Faithful Mormons consider temple garments sacred, and many find it offensive when they are displayed publicly — let alone as a plot point in a TV drama.
ABC president Paul Lee dodged questions about it. When I asked him if ABC would do something that offended Jews or Muslims, Lee replied, "What you're going to find is that many of the characters in this come from different faiths. And behave in ways that are not necessarily in keeping with their faiths."
That's fine, but it's not an answer to the question.
Asked if he was aware that the scene would be offensive to many Mormons — and if he cares — Lee replied, "Yes, we're aware of it. But it's an integral part of the show."
Well, maybe. Maybe not.
Executive producer Joshua Safran, who wrote the episode, said he's familiar with The Church of Jesus Christ of Latter-day Saints.
"I was partially raised by two Mormon women. The Mormon religion has been very important to me," he said. "And when I went down to Quantico and they told me how many Mormon recruits they have, I thought that was really amazing to be able to showcase that."
Showcase that with a scene that will undoubtedly offend a good number of Mormons?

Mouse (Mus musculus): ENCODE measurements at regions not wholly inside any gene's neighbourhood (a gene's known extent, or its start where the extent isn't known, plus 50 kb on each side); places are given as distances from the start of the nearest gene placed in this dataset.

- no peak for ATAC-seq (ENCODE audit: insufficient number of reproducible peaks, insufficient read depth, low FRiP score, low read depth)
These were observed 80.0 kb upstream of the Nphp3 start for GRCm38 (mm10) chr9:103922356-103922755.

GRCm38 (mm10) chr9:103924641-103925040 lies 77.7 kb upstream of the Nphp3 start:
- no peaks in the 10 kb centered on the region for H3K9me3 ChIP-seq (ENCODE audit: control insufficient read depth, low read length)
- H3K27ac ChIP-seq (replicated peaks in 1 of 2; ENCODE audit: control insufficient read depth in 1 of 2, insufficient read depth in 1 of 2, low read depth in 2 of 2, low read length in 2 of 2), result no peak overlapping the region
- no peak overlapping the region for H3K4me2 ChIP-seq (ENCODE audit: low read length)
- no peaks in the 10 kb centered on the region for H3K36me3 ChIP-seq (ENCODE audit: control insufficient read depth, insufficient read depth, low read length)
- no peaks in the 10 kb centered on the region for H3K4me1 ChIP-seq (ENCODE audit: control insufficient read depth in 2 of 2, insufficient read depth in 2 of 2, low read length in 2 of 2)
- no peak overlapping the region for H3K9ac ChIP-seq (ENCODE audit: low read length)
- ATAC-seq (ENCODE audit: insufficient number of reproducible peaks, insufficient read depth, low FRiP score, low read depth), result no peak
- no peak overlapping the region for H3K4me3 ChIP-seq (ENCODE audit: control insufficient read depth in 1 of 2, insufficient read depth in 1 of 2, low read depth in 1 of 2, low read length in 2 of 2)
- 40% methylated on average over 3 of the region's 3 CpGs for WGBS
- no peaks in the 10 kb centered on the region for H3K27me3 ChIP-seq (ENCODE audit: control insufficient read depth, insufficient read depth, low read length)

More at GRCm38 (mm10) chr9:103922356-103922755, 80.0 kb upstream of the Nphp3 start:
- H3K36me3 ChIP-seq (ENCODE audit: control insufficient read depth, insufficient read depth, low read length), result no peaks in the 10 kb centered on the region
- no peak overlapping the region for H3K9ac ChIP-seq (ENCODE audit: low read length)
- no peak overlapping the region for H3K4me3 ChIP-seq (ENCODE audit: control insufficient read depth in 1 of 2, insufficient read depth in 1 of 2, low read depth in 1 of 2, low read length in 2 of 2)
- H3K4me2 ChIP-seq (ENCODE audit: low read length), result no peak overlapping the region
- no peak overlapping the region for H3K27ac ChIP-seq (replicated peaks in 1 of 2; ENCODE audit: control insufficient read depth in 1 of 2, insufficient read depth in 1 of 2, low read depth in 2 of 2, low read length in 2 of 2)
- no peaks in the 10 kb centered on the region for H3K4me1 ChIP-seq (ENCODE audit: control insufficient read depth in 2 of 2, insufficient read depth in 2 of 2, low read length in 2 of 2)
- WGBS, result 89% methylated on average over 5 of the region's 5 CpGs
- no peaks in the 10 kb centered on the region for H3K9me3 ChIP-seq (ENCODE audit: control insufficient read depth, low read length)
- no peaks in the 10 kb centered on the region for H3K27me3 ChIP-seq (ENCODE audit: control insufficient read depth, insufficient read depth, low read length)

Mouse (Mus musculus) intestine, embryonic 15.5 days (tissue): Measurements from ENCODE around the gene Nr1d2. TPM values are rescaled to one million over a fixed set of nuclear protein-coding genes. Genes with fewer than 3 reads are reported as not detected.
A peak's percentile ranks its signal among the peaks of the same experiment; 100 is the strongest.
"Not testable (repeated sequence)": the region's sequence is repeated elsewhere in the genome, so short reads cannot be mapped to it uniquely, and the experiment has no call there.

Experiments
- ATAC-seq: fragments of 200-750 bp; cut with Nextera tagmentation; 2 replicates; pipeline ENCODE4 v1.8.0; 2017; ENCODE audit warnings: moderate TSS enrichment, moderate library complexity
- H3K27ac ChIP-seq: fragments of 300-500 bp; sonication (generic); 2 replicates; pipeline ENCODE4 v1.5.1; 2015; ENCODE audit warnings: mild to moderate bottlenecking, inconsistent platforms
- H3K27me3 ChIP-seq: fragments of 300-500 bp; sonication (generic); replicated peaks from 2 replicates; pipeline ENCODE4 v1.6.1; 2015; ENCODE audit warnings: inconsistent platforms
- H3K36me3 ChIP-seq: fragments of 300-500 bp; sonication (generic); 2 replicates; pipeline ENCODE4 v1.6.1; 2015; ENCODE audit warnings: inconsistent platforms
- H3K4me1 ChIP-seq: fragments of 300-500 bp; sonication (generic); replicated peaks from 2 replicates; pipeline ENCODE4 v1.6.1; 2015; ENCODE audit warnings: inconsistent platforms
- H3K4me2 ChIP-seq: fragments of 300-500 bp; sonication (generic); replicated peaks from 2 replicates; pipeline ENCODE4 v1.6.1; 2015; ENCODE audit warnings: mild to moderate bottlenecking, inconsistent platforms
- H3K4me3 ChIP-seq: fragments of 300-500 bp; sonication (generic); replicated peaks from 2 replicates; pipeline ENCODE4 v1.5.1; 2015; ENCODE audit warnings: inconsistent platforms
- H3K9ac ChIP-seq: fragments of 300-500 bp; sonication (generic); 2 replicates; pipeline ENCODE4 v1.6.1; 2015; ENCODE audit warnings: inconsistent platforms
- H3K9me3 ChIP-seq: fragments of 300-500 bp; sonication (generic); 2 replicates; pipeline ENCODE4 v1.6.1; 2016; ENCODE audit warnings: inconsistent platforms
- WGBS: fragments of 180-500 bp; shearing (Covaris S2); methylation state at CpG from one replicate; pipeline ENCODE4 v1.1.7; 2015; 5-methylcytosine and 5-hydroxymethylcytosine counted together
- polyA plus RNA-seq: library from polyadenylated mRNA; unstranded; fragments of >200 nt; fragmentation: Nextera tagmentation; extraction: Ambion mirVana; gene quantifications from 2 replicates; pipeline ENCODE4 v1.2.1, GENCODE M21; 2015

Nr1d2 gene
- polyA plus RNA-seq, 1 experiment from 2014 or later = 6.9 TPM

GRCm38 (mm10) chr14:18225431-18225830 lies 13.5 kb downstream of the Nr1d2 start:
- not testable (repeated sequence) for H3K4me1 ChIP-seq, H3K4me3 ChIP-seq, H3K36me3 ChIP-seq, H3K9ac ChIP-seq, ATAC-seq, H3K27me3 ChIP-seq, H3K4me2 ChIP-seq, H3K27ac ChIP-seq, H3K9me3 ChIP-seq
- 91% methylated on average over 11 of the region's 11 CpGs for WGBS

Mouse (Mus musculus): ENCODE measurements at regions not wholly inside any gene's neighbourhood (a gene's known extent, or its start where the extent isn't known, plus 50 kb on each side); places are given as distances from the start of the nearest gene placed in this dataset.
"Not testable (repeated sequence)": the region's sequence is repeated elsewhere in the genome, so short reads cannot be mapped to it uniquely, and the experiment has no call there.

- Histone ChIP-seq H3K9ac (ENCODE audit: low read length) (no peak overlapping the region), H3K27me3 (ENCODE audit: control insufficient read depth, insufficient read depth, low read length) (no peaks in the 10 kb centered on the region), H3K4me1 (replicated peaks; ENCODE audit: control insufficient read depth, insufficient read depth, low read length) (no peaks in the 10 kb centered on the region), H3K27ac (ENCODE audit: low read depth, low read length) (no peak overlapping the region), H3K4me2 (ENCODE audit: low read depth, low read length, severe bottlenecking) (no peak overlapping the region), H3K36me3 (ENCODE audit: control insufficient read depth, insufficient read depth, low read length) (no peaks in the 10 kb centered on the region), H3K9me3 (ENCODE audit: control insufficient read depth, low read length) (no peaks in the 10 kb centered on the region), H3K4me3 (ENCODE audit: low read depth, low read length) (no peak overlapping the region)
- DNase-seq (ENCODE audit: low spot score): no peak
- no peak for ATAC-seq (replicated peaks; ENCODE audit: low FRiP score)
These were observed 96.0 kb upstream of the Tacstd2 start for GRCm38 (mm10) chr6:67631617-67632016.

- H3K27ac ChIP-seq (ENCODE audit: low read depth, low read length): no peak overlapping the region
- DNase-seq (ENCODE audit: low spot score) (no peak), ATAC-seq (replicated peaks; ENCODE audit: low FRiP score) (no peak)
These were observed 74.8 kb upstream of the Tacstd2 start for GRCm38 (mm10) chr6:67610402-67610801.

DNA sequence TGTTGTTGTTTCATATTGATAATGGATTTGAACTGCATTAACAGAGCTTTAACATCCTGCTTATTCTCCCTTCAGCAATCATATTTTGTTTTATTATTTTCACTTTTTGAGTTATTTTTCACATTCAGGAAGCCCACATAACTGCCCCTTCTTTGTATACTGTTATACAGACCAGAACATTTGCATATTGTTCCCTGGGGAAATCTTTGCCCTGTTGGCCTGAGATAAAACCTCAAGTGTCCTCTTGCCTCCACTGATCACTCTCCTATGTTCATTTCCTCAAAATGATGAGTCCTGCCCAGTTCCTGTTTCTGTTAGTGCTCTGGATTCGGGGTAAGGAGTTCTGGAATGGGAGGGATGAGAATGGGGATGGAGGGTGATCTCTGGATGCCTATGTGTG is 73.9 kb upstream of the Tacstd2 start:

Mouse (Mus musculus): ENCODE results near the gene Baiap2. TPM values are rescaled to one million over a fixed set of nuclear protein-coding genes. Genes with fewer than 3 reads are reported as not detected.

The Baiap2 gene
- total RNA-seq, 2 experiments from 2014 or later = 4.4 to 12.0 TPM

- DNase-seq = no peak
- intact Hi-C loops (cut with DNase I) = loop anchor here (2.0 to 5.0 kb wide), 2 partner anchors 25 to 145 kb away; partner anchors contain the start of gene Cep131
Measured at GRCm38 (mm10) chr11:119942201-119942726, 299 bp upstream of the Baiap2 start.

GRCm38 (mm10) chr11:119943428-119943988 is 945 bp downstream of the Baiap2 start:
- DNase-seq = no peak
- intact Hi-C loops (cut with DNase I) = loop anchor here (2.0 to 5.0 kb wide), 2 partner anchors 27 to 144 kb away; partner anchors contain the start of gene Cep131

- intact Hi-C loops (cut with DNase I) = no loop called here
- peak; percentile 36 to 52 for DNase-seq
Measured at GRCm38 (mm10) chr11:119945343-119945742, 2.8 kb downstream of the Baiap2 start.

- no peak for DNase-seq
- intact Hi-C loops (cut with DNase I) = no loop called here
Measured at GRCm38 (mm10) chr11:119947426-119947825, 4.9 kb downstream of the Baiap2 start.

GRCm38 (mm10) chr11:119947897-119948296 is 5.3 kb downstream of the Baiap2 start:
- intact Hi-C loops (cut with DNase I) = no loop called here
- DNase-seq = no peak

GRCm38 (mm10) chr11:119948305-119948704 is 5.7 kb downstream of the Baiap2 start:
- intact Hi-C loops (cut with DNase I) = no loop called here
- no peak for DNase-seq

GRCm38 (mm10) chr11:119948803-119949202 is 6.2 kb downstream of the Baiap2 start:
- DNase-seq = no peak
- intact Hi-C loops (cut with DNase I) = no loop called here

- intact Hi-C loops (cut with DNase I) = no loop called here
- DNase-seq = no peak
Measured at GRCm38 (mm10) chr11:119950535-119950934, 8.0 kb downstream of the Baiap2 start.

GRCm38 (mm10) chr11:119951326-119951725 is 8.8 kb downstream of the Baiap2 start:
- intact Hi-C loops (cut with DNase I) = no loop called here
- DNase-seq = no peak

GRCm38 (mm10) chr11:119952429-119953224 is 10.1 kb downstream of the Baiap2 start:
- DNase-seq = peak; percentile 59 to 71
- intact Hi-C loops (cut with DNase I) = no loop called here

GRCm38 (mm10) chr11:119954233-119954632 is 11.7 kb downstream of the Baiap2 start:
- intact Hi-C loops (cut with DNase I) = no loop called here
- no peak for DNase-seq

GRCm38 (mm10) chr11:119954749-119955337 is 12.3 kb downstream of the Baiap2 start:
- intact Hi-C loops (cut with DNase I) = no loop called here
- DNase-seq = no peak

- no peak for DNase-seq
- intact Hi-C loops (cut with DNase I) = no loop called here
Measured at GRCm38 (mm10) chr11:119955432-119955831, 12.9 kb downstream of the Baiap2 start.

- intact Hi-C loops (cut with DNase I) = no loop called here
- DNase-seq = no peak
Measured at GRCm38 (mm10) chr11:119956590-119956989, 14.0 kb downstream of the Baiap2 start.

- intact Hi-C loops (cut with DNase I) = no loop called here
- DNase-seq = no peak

"It's not that," Safran said. "It was more just about — what would that character be doing in that moment? And that is what that character would be doing in that moment."
Changing his clothes, that is.
"It was not meant to be disrespectful in any way," Safran said. "And, I think, moving forward that will become clear."
The Mormon character in the "Quantico" pilot turns out to be a (SPOILER ALERT) huge hypocrite. We learn that he committed some serious sins while he was on his mission and is pretending to be someone he's not. And Lee and Safran both seem to misunderstand that showing any character wearing temple garments, regardless of his/her behavior, is offensive.
The character in the pilot "is not the last Mormon that we will meet in Quantico," Safran said, suggesting others might be better people. And he said it's possible that the garments scene may never air.
"We're reshooting stuff, so wait and see what's in the final cut," he said.
Scott D. Pierce covers television for The Salt Lake Tribune . Email him at email@example.com; follow him on Twitter @ScottDPierce.